No magic pebbles

Pastoral Messages | August 15, 2019

One of my children’s favorite books is called Sylvester and the Magic Pebble. It tells of Sylvester, a donkey, who finds a red magic pebble that makes wishes come true. It’s all fun and games until Sylvester wishes himself to be a rock, in order to escape a lion. He turns into a rock and the magic pebble just inches away. With little chance anyone would ever find that pebble and then wish a boulder to be a donkey, Sylvester despairs. And so, “he was scared and worried. Being helpless, he felt hopeless.”

“Being helpless, he felt hopeless.” There is such truth to this simple and heartbreaking sentence. None of us has been turned into rock, but most of us know the kind of despair that grows when we feel helpless.

It might be the helplessness that comes when you can’t fix the pain of your loved one’s broken heart, or chronic disease, or persistent mental illness. Maybe you feel powerless against the tide of xenophobia that has spread across our beloved country, or unable to do anything to stop the all-too-frequent acts of gun violence. There are so many situations that bring about this helpless, hopeless feeling.

In these moments, I’m convinced that doing even one small act of goodness can revive our hope. We can act our way out of despair, one small work of love at a time. You might not be able to change a diagnosis, but you can show up with cookies and company during chemo. You might not eliminate all hate, but you can live with courageous kindness. These acts are transformative, not just because they do something for others, but in the doing itself, we are reminded of own capacity.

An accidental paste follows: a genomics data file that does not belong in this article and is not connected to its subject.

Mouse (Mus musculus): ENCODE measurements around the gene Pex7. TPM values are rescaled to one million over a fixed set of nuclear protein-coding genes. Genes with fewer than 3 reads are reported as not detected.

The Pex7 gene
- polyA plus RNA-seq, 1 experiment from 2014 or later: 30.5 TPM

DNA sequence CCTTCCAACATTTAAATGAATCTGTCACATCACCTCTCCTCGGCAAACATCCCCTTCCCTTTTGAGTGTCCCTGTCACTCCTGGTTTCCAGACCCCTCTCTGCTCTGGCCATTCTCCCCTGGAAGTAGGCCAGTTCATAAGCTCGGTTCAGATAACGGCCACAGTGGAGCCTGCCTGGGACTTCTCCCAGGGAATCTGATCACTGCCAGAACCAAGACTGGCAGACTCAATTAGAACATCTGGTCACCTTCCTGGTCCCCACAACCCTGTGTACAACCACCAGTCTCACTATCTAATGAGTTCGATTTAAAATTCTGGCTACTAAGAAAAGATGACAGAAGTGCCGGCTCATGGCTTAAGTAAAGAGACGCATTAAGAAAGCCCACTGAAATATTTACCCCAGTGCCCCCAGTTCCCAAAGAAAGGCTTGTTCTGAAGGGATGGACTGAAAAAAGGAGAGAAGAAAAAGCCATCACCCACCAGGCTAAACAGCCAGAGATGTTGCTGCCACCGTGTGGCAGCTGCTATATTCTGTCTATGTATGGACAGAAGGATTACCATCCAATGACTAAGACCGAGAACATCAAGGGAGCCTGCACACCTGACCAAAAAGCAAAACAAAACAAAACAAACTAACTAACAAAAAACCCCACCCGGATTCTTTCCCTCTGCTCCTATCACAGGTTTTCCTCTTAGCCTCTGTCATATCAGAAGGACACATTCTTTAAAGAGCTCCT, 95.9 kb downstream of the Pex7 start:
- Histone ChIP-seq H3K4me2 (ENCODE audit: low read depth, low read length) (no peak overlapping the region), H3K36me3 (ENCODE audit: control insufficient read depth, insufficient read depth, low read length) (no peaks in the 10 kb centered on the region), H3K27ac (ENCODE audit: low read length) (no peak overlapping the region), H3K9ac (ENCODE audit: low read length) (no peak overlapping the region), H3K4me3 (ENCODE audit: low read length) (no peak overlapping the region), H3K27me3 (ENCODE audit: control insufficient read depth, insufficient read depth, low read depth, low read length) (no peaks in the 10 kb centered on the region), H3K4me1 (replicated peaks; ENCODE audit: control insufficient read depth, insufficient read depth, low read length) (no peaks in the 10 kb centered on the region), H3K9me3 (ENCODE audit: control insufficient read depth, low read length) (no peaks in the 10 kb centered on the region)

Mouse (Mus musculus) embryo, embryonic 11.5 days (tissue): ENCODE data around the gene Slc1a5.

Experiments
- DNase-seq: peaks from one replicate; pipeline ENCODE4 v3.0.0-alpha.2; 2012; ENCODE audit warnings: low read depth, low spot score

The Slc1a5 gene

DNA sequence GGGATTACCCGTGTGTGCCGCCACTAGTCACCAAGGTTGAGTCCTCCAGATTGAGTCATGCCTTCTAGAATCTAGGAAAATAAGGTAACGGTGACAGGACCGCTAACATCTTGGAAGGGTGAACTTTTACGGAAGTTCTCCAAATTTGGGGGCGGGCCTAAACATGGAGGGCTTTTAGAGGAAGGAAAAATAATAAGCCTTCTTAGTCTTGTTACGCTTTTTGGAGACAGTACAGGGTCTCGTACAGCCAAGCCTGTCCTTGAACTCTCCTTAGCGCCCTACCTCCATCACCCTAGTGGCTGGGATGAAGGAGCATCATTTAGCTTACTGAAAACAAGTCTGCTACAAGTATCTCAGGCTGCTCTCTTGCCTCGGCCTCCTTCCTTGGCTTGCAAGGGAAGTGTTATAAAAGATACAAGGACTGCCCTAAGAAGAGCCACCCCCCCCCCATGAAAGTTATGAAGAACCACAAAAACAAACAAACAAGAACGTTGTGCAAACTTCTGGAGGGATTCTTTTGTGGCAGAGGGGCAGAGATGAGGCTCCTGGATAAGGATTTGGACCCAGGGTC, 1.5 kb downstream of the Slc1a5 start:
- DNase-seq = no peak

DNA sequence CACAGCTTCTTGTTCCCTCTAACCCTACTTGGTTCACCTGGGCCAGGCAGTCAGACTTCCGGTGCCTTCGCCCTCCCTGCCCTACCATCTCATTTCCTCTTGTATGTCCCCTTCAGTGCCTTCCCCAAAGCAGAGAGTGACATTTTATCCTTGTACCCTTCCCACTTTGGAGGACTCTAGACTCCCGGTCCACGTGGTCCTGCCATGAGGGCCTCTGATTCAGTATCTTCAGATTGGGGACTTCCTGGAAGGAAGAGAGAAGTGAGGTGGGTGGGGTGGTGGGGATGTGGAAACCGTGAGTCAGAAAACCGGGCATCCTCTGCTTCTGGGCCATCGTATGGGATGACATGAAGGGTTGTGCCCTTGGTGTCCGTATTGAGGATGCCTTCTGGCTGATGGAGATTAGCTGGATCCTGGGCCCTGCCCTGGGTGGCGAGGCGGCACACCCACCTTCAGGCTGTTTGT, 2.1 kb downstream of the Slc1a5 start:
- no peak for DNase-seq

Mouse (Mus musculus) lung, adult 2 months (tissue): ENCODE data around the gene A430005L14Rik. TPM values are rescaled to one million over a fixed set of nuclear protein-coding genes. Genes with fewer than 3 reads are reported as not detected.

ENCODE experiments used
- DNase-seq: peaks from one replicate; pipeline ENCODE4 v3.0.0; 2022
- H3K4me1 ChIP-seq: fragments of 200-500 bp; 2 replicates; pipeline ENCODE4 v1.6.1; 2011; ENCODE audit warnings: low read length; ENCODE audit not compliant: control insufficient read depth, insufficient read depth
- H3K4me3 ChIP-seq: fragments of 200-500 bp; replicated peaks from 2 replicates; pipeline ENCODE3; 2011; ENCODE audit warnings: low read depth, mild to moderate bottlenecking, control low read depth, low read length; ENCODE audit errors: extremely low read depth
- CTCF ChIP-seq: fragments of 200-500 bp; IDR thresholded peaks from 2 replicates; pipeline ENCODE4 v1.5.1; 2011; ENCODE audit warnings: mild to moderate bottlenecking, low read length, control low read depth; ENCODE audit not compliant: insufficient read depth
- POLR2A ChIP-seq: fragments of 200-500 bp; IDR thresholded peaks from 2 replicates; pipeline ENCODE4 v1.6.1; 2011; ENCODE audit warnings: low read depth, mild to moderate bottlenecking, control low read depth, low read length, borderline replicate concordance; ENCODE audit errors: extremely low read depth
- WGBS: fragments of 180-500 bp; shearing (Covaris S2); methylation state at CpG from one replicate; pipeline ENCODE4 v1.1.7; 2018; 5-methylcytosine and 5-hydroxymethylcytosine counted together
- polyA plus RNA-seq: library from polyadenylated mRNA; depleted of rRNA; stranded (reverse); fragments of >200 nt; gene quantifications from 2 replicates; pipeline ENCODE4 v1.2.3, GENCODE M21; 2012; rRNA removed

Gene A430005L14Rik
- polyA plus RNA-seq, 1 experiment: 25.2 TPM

After all, we are not motionless rocks. We are human beings with strong hearts, with many gifts and a whole lot of power, especially when we work together. And there are no magic pebbles, no quick fixes and easy answers. Instead, because of Jesus, we have hope. We can trust that today is not the end of the story. Our future is full of all kinds of unknown possibilities. As Paul wrote, “For hope we were saved. Now hope that is seen is not hope. For who hopes for what is seen?” (Romans 8:24).

Sylvester eventually became a donkey again, in part because of the love of his parents, who didn’t give up on him. Even in the hardest of moments, we can decide not to quit on each other. As people of faith, we must choose not to be defeated by despair. Instead we doggedly hope for, and act to create, a future that is full of abundant life for everyone.

-Pastor Sara Olson-Smith

4 Comments on “No magic pebbles”

  • Jeanne Withycombe

    August 17, 2019 at 8:58 am

    Having so recently been through these feelings , I really appreciated this writing. You are very wise. Thank you. ????

  • Joan Moroney

    August 16, 2019 at 5:15 pm

    Thank you Sara. It is very powerful being “reminded of one’s capacity”

  • Carol Seitz

    August 15, 2019 at 11:36 pm

    Sarah I can remember your father preaching deep, meaningful sermons based on children’s literature. Your message of hope based on acts of love, kindness, sincere caring which we all are capable of is so encouraging in these times. Blessings to you as you have blessed me.

  • Kristi Masterson

    August 15, 2019 at 7:15 pm

    Thanks for holding out hope! Perfect timing for me to hear these words.

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Malachi 3:1-4